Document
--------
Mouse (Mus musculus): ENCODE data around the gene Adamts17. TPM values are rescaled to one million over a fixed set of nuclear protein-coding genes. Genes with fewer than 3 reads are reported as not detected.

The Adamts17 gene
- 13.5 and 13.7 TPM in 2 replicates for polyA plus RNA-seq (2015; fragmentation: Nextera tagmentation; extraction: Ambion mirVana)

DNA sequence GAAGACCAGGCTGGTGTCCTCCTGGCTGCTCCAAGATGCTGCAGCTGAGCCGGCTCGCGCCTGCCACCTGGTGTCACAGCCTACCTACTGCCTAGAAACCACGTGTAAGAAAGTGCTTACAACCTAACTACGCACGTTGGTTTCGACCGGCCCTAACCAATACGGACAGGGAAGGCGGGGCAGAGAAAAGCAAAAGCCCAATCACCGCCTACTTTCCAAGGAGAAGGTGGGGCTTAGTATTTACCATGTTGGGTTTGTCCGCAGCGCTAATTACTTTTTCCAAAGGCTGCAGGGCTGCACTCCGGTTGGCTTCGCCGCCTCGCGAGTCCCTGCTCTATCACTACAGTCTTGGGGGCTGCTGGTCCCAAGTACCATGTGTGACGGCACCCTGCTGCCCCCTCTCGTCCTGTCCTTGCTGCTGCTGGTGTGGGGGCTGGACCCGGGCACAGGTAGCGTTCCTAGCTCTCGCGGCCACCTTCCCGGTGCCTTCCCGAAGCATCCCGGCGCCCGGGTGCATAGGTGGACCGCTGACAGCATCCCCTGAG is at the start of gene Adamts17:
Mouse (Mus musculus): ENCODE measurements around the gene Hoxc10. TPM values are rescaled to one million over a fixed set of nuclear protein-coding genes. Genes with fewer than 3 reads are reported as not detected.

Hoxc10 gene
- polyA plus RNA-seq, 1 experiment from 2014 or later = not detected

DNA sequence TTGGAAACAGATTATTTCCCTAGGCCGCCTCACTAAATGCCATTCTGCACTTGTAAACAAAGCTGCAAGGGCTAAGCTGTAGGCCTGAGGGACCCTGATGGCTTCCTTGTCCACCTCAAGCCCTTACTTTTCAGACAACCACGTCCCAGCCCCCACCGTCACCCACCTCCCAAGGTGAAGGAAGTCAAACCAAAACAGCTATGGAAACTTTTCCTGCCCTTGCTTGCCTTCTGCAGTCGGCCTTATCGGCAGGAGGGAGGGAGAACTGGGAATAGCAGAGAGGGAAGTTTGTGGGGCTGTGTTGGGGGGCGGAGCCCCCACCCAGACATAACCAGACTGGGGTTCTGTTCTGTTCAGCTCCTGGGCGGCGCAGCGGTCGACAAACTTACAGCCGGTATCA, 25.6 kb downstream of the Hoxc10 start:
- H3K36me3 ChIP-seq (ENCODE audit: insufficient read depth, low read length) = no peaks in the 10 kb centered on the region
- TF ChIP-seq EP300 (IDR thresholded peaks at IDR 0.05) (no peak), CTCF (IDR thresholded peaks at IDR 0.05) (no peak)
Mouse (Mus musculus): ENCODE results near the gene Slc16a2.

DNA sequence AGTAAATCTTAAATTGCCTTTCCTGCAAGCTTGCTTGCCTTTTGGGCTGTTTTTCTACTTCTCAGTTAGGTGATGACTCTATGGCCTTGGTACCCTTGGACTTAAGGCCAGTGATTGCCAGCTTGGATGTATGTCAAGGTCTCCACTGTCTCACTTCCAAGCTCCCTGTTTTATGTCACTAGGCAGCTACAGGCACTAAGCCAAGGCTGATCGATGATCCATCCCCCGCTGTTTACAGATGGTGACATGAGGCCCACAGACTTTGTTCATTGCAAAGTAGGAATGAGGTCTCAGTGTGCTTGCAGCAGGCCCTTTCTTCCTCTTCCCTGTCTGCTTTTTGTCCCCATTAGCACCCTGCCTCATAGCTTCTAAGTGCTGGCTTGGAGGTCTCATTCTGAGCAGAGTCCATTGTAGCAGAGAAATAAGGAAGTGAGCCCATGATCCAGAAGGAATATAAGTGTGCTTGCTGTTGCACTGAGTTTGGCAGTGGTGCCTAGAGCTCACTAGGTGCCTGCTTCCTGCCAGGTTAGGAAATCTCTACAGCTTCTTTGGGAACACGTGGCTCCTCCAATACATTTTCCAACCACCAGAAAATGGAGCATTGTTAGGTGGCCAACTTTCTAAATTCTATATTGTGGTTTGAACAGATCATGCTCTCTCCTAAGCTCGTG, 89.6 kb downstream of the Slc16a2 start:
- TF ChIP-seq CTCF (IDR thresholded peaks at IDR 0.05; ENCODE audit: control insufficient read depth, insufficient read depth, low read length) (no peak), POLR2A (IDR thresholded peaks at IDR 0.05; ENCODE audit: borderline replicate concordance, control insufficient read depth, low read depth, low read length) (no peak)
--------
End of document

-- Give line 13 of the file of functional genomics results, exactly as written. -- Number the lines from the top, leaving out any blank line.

- TF ChIP-seq CTCF (IDR thresholded peaks at IDR 0.05; ENCODE audit: control insufficient read depth, insufficient read depth, low read length) (no peak), POLR2A (IDR thresholded peaks at IDR 0.05; ENCODE audit: borderline replicate concordance, control insufficient read depth, low read depth, low read length) (no peak)